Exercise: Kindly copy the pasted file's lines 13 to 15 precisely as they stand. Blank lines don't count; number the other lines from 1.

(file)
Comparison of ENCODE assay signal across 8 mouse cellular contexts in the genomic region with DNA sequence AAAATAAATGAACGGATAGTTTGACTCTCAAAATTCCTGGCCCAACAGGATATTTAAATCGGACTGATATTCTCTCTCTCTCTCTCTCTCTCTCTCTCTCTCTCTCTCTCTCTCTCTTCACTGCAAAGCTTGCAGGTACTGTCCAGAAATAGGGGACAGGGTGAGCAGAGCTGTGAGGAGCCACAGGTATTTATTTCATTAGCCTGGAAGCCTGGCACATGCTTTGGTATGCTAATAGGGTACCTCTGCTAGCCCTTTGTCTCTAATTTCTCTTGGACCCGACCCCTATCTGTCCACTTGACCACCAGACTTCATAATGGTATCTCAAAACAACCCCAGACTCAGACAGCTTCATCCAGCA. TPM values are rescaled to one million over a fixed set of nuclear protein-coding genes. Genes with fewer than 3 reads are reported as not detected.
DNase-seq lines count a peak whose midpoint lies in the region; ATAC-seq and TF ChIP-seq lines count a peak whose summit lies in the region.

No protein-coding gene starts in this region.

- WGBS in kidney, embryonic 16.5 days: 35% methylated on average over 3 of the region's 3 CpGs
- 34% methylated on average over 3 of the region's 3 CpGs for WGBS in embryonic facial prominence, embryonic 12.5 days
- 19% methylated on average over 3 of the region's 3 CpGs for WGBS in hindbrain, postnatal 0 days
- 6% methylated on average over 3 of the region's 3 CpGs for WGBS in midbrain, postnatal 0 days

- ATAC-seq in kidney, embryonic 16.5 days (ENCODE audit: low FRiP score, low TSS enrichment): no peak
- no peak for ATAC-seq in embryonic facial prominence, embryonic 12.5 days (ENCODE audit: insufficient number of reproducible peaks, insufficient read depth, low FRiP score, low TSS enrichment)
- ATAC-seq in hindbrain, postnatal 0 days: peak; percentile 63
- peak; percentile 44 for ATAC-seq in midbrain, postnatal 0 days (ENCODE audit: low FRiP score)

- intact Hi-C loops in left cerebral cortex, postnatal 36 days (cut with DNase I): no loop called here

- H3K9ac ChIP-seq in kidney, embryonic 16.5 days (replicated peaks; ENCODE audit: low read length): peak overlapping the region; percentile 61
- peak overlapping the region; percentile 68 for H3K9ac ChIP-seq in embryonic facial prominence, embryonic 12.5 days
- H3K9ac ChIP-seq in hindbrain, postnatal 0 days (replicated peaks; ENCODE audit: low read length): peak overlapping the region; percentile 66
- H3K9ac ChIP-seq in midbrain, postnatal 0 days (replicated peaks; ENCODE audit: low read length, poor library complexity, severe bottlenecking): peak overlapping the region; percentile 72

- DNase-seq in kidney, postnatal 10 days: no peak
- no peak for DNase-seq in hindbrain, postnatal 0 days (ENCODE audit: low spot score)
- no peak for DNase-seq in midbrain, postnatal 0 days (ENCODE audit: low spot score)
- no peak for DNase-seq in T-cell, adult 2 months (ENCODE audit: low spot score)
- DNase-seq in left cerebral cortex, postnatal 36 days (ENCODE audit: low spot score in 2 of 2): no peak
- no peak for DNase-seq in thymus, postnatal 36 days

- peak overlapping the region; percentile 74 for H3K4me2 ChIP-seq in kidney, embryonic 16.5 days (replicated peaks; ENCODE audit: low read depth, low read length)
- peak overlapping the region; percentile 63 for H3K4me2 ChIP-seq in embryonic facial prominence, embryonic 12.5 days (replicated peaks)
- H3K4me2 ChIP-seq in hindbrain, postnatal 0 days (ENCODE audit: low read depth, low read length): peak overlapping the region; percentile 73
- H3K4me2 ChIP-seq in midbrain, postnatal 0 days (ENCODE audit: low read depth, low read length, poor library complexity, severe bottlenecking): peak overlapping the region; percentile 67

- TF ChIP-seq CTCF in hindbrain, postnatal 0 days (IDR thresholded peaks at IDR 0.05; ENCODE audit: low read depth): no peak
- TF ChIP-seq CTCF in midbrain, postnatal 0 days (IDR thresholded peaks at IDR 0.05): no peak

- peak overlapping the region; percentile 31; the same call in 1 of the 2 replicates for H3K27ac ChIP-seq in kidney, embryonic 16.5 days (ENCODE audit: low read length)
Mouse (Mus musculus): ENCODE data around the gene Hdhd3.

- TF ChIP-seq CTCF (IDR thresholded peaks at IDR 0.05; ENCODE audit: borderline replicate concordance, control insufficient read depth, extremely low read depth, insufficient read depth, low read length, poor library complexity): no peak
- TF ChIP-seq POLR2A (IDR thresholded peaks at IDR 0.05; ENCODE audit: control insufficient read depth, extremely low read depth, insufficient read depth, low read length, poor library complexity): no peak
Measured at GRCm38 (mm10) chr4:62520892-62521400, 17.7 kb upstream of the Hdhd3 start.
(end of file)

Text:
- H3K9ac ChIP-seq in kidney, embryonic 16.5 days (replicated peaks; ENCODE audit: low read length): peak overlapping the region; percentile 61
- peak overlapping the region; percentile 68 for H3K9ac ChIP-seq in embryonic facial prominence, embryonic 12.5 days
- H3K9ac ChIP-seq in hindbrain, postnatal 0 days (replicated peaks; ENCODE audit: low read length): peak overlapping the region; percentile 66